Learn Thai Podcast has no frills at all. It’s low-budget and straight to the point, just the way I like. Plus, the explanations of the dialogues and the number of repetitions are perfect. I look forward to studying with Learn Thai Podcast, even if it’s just the deadly themed vocabulary lists (something ThaiPod101 has managed to make even more boring than usual). Most importantly, I’m learning. I understand so much more of what my in-laws say than before, and I’m getting a better grasp of how to string words together.
Both Learn Thai Podcast and ThaiPod101 have transcripts of all their audio materials in both Thai script and romanization, and both have flashcard features for words and phrases. Both provide Thai script to read along with as you listen. For Learn Thai Podcast, the transliteration is far enough below the Thai that it can easily be covered up or ignored if you’re like me and think transliteration is a tool of the devil. They also have pdf files of the transcriptions. ThaiPod101 has dialogue transcriptions on the screen below the audio player as well as pdf files in English, Thai, and transliterated Thai. I would say both programs are equal here.
As far as learning how to read Thai script, Learn Thai Podcast has a section for that that I haven’t yet explored since I can already decode. ThaiPod101 has an alphabet page, but I couldn’t find anything on actually learning how to read.
Visual Appeal and Ease of Use
I think both are equally easy to navigate and both are equally visually appealing.
The Final Decision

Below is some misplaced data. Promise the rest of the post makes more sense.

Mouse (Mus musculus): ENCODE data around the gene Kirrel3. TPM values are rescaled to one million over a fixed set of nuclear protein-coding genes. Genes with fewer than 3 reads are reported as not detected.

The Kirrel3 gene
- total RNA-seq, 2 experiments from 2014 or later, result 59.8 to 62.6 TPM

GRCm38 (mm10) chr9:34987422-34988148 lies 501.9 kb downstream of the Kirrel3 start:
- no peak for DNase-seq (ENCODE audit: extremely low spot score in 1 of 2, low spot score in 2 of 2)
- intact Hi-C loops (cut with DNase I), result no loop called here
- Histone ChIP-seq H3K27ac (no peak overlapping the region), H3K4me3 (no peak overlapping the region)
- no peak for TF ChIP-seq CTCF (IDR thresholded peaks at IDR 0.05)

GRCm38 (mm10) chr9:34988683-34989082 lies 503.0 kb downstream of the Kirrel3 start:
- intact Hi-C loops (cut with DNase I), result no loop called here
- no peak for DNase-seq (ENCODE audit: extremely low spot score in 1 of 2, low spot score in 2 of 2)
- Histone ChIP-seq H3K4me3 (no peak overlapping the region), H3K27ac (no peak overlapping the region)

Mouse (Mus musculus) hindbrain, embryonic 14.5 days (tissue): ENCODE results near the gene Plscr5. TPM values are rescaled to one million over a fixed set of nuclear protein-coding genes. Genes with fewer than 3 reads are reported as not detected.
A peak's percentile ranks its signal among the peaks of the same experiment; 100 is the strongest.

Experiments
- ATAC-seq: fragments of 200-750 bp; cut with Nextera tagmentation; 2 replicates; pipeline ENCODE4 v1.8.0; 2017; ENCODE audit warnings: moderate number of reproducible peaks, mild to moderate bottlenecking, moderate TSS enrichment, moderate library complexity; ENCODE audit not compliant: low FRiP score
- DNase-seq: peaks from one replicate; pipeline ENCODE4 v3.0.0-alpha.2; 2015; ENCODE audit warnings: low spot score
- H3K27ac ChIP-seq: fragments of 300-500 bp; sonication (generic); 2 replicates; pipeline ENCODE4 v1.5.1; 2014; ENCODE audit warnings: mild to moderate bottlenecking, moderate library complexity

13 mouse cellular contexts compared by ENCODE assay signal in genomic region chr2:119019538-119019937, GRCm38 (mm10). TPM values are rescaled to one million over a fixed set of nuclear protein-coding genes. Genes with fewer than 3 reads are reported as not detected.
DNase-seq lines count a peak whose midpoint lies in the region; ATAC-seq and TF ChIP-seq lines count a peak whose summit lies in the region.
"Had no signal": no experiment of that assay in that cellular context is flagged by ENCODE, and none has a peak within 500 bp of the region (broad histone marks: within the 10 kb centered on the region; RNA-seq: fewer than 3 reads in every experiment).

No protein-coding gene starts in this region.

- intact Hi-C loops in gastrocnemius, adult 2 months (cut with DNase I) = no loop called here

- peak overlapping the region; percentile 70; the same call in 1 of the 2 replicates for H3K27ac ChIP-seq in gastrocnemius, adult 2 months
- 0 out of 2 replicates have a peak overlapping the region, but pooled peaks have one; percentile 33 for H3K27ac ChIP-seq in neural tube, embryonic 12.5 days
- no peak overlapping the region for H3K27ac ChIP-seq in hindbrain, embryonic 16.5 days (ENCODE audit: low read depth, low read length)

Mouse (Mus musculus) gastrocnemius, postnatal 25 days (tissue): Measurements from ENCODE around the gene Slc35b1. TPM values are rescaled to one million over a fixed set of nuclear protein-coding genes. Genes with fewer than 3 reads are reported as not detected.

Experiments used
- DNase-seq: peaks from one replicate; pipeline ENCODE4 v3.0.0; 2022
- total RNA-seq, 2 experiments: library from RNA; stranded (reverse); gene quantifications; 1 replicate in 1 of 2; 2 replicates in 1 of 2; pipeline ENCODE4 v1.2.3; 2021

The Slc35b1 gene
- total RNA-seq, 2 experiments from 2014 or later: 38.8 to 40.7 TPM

Because of ThaiPod101’s aggressive and misleading marketing practices and their use of non-native speakers who speak like robots, I found Learn Thai Podcast to be more valuable for me. If ThaiPod101 were to be more upfront about pricing and/or charge $5 a month for Premium, I would consider a two-year membership because the advanced blogs, though dull, are pretty decent listening practice and it’s hard to find extended texts with audio. As it is, though, they’ve made a bad impression on me as a company.
UPDATE: Customer Service
Since writing this post, I’ve e-mailed both Learn Thai Podcast and ThaiPod101 with questions about their features. Both companies responded to me within 24-hours with very helpful responses. I had read elsewhere that ThaiPod101 customer service isn’t great, but I have to strongly disagree — they were excellent! It actually makes me feel a little more forgiving about their marketing techniques and the stodgy acting on the beginner-level podcasts. They reset my 7-day trial, so I think I’ll do a review later his week on the specific features of each program so people can make informed choices. Basically, I’m trying to write the reviews I wish had been available when I was trying to choose between the two.